STATE OF MICHIGAN
COURT OF APPEALS
PEOPLE OF THE STATE OF MICHIGAN, Plaintiff-Appellee, v
UNPUBLISHED March 7, 1997
No. 188611 Recorder’s Court LC No. 94-007611
OLIVER LEE, Defendant-Appellant.
Before: White, P.J, and Cavanagh, and J.B. Bruff,* JJ. PER CURIAM. Defendant appeals as of right his bench trial conviction of larceny from the person, MCL 750.357; MSA 28.589 and his enhanced, fourth-time habitual offender sentence, MCL 769.12; MSA 28.1085. We affirm. Defendant argues that the prosecution presented insufficient evidence to convict him beyond a reasonable doubt of larceny from the person. MCL 750.357; MSA 28.589. We disagree. To convict a defendant of larceny from the person, the prosecution must establish that the defendant actively or constructively took possession of the personal property of another and carried the property away against the owner’s will, and that the defendant did the acts with felonious intent. See People v Fischer, 193 Mich App 284, 287; 483 NW2d 452 (1992); People v Ainsworth, 197 Mich App 321, 324; 495 NW2d 177 (1992). An appellate court reviewing the sufficiency of the evidence must view the evidence in a light most favorable to the prosecution to determine whether a rational trier of fact could have found that the essential elements of the crime charged were proven beyond a reasonable doubt. People v Hunter, 209 Mich App 280, 282; 530 NW2d 174 (1995). Defendant argues that evidence was insufficient because the complainant’s testimony was incredible. However, an appellate court is not permitted to assess the credibility of witnesses in determining whether the prosecution’s evidence was sufficient to convict. People v Herbert, 444 Mich * Circuit judge, sitting on the Court of Appeals by assignment. -1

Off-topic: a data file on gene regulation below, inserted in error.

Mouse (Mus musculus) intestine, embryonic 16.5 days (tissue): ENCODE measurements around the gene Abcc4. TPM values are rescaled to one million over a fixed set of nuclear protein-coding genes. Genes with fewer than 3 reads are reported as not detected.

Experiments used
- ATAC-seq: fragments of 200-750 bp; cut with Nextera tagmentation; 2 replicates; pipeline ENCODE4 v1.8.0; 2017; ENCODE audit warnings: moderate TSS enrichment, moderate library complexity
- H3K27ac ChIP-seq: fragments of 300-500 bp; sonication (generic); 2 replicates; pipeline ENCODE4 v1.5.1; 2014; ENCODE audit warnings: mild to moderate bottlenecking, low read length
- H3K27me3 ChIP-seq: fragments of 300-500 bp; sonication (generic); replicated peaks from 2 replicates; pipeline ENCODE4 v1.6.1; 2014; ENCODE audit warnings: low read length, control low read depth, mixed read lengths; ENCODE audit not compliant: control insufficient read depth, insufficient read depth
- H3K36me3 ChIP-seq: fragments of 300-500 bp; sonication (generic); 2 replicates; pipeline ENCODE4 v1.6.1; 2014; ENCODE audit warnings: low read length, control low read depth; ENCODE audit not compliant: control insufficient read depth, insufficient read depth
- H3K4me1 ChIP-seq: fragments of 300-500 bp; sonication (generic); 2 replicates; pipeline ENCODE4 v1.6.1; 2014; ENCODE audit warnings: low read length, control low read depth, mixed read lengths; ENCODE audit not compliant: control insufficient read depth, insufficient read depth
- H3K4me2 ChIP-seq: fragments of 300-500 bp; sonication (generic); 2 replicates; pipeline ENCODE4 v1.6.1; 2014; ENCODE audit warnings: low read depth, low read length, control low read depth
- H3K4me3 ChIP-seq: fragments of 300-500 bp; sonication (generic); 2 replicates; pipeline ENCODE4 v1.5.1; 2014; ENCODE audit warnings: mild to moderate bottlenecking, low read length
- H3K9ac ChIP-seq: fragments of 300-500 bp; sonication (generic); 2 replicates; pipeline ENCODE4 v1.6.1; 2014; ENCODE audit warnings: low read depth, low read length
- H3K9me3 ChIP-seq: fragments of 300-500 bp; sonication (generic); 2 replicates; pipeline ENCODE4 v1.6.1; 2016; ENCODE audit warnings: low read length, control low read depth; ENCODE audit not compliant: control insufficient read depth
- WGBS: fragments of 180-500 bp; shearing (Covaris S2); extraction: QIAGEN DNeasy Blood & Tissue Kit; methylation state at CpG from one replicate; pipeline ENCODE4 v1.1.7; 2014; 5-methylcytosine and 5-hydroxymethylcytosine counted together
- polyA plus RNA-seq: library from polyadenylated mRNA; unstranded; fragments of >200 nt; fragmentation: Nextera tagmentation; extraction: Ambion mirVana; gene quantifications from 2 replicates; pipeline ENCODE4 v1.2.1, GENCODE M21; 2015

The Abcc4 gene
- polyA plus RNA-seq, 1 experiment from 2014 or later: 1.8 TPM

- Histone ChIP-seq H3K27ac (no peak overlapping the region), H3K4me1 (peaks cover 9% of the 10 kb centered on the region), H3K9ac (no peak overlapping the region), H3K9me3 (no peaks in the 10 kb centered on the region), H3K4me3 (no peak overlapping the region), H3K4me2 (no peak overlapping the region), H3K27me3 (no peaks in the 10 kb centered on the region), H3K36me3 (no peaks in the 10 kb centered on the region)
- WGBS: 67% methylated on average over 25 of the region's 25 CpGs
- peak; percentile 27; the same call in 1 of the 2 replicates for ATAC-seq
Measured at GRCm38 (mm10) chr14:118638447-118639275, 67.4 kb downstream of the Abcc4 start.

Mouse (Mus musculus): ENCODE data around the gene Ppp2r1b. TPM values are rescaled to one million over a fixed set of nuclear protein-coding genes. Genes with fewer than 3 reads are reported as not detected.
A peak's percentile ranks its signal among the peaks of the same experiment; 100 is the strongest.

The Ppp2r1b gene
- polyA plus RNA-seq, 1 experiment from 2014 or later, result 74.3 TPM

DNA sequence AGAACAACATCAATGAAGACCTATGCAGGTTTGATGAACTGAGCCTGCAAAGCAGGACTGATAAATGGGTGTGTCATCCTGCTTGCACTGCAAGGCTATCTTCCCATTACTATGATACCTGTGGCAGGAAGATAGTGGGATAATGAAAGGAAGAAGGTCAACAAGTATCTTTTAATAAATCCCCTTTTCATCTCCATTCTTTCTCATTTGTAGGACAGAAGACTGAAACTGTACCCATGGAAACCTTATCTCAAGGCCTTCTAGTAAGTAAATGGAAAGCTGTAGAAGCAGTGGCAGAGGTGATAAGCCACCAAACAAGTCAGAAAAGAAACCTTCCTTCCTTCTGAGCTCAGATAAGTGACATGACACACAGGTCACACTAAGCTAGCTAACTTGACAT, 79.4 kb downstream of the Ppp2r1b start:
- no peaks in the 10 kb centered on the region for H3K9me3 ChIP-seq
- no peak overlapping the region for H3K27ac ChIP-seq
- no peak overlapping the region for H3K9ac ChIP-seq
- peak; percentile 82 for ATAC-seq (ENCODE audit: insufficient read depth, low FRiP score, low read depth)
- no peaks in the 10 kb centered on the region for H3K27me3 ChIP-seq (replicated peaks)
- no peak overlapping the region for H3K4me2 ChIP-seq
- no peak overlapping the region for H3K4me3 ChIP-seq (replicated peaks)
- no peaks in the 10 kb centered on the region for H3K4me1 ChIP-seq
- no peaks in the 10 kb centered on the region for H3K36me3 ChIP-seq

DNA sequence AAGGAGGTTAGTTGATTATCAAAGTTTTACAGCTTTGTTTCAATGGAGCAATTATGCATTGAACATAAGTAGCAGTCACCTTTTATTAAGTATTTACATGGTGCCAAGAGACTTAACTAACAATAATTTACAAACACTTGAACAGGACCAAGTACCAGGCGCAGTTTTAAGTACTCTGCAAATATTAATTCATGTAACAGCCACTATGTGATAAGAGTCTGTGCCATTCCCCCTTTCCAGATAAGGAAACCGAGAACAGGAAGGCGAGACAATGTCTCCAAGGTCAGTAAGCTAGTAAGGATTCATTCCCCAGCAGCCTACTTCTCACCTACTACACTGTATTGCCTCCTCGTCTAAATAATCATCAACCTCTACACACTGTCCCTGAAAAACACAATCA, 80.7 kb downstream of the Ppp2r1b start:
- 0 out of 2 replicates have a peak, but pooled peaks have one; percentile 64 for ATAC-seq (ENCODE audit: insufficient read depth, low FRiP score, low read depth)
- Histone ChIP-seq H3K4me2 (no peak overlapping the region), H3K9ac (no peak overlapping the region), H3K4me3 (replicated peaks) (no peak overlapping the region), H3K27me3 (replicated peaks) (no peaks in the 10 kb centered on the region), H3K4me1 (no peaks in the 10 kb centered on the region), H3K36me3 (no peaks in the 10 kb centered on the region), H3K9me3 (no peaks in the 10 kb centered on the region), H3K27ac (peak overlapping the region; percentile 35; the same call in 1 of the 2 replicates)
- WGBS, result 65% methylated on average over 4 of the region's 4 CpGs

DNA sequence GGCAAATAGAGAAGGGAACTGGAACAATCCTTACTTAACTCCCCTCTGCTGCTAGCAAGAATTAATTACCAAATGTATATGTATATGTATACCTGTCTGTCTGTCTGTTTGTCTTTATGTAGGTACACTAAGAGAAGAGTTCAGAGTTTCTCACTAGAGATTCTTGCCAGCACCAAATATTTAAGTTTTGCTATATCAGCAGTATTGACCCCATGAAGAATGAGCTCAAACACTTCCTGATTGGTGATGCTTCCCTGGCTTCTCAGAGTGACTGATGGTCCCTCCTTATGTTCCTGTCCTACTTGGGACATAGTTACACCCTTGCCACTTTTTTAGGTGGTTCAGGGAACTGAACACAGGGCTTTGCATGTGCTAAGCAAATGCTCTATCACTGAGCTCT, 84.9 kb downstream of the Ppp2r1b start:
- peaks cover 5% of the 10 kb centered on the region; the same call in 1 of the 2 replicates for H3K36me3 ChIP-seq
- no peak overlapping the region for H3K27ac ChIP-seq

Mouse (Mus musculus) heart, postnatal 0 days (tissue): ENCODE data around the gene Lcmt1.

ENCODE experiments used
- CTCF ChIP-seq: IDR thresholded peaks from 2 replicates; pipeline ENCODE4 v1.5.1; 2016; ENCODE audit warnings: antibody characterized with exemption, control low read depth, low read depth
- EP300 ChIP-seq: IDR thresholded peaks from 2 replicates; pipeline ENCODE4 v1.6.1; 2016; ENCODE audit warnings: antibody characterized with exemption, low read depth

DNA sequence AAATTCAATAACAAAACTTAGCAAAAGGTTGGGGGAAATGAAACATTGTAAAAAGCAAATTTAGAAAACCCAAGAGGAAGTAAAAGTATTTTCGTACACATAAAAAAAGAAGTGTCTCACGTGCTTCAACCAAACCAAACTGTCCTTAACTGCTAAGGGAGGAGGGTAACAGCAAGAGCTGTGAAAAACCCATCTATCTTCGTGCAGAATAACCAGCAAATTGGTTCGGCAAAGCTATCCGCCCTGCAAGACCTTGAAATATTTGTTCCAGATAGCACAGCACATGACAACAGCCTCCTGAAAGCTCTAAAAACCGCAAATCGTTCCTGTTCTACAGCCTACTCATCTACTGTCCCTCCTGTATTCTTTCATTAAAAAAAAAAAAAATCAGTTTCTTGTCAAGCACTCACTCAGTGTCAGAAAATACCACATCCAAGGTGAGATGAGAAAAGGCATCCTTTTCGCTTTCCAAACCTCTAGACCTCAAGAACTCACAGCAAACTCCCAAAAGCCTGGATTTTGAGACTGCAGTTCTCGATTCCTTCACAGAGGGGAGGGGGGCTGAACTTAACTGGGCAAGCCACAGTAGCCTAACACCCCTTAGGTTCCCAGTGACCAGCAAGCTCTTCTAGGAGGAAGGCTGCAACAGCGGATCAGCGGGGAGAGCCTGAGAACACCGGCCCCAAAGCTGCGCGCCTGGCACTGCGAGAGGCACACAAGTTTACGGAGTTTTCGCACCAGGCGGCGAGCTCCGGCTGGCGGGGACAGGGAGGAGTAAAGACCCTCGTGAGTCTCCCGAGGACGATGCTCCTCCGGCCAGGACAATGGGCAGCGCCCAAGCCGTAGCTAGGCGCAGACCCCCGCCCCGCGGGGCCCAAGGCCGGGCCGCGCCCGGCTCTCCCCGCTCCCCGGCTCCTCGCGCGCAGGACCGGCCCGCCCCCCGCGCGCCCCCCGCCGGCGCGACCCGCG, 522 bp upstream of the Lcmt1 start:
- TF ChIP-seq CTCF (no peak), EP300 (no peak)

466, 474; 511 NW2d 654 (1993). The trial court found complainant’s testimony sufficiently credible to establish the offense of larceny from the person beyond a reasonable doubt. The complainant testified that defendant took his gold chain during a physical altercation, left the scene, and gave the gold chain to a woman. Based on this evidence, a rational trier of fact could have concluded that defendant took complainant’s gold chain against complainant’s will with the intent to permanently deprive him of his property. Defendant also asserts that his habitual conviction and sentence must be reversed for failure to comply with MCR 6.302. We disagree. While the prosecutor concedes error on this issue, we conclude that it would be inappropriate to remand for further proceedings where defendant has failed to seek relief in the trial court, MCR 6.311(c), and the proceedings satisfied the requirements of the statute. MCL 769.13; MSA 28.1085. See People v Zinn, 217 Mich App 340, 349; ___ NW2d ___ (1996). Defendant next argues that his habitual offender sentence is disproportionate. Again, we disagree. A habitual offender sentence will not be reversed unless the trial court abused its discretion in imposing the sentence. People v Cervantes, 448 Mich 620, 626-627, 630; 532 NW2d 831 (1995); Zinn, supra; People v Gatewood (on rem), 216 Mich App 559, 560; 550 NW2d 265 (1996). An habitual offender sentence is not an abuse of discretion if the sentence is proportionate to the seriousness of the crime and the defendant’s prior record. See People v Millbourn, 435 Mich 630, 634-636; 461 NW2d 1 (1990); People v McCrady, 213 Mich App 474, 483; 540 NW2d 718 (1995); People v Derbeck, 202 Mich App 443, 446; 509 NW2d 534 (1993). Defendant’s sentence is proportionate to the seriousness of the crime and his prior record. Defendant has been convicted a total of thirteen times. Several prior offenses were similar in nature to the instant offense. Defendant has a history of parole violations, attempting to escape from prison, inciting a prison riot, and drug use. Defendant has refused to accept responsibility for the instant offense. Although defendant has previously taken advantage of prison work training and had a job at the time of the instant offense, these factors have apparently had little impact on defendant’s criminal propensities. Under these circumstances, the trial court did not abuse its discretion when it sentenced defendant to five to fifteen years in prison. Affirmed. /s/ Helene N. White /s/ Mark J. Cavanagh /s/ John B. Bruff